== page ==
Do you think sound design is practiced, defined or regarded differently in South Korea?

The concept of sound “design” is recognized better. But still sound design is ignored by producers, directors, and even by other designers compared with scenic, lighting or costume design. Many play directors pick the songs and ask us to play the cues for them. Many play productions do not even have a sound designer. Many musical directors treat us as technicians who can amplify the music.

What was the biggest surprise you encountered doing sound in the United States?

The sophistication of the sound design process. Maybe the production process in general?
Korea does not have the traditional theatre art form. I was amazed by the theatrical production history, technology, & development of the US.

Describe one of your most successful collaborations in the theater. How or why was it successful?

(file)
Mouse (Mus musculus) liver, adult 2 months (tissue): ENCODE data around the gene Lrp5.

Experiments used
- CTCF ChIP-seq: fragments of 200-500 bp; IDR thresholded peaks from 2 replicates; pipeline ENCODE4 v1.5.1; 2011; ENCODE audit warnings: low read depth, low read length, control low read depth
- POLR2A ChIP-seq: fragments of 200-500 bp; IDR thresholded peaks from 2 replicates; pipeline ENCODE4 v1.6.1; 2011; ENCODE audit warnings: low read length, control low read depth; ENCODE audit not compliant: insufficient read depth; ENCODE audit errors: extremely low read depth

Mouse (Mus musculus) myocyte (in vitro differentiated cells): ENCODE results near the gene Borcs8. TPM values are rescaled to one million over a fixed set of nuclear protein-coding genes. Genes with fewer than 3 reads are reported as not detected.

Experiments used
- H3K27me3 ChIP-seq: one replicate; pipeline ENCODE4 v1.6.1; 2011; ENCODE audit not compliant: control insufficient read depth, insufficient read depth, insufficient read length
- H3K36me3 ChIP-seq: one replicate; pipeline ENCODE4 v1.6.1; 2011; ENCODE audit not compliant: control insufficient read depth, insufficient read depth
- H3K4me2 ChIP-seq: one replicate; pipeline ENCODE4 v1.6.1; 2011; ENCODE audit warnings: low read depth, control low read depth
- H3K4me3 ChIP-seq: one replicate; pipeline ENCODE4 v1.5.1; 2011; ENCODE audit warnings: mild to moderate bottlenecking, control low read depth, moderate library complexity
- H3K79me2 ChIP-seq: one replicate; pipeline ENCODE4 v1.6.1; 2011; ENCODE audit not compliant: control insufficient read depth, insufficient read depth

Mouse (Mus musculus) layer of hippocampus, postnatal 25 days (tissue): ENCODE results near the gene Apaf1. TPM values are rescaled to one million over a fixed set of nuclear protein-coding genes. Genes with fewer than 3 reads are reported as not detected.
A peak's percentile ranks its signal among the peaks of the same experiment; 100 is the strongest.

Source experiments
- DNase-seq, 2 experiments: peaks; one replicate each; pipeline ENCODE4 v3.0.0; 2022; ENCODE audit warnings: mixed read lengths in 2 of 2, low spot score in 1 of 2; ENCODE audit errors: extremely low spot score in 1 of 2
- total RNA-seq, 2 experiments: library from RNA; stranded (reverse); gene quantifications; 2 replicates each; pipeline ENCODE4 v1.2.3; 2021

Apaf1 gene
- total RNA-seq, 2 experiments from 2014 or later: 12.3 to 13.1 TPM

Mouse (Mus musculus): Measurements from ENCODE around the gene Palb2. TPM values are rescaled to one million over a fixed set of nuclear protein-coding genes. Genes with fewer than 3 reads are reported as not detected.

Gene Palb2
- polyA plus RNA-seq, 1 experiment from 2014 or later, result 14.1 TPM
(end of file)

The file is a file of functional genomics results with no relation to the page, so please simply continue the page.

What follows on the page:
Solitary Musicians
It was a new work and I started working from the very beginning of the process with the playwright, director & the composer. We chatted every day. I really could feel we were making the musical together. It was about the agony of Korean traditional performing artists in the present. The show’s integrity was quite successful.

Who or what makes up your support structure?

Mr. Dokyung Kwon picked me to be his assistant and taught me sound in South Korea. Before I met him, I was all kinds of theatre technician/artist. He found my talent(?) in sound when I did not even know what sound design/engineering was.

What is your favorite piece of music at the moment?

“Confession is not flash” by Seunghwan Lee.

Last month in Korea, there was a big hit TV drama series, “Answer 1988!” The background of the drama was 1988 and this music was played in the drama. It reminded me of all my teenager years and my first love in 1989. I keep listening to this album in my car.

What is your favorite meal during or before tech?

Hot bowl of rice!

Do you play an instrument?

Yes, I have played the piano since I was four years old. I know how to play the guitar & drums very badly…..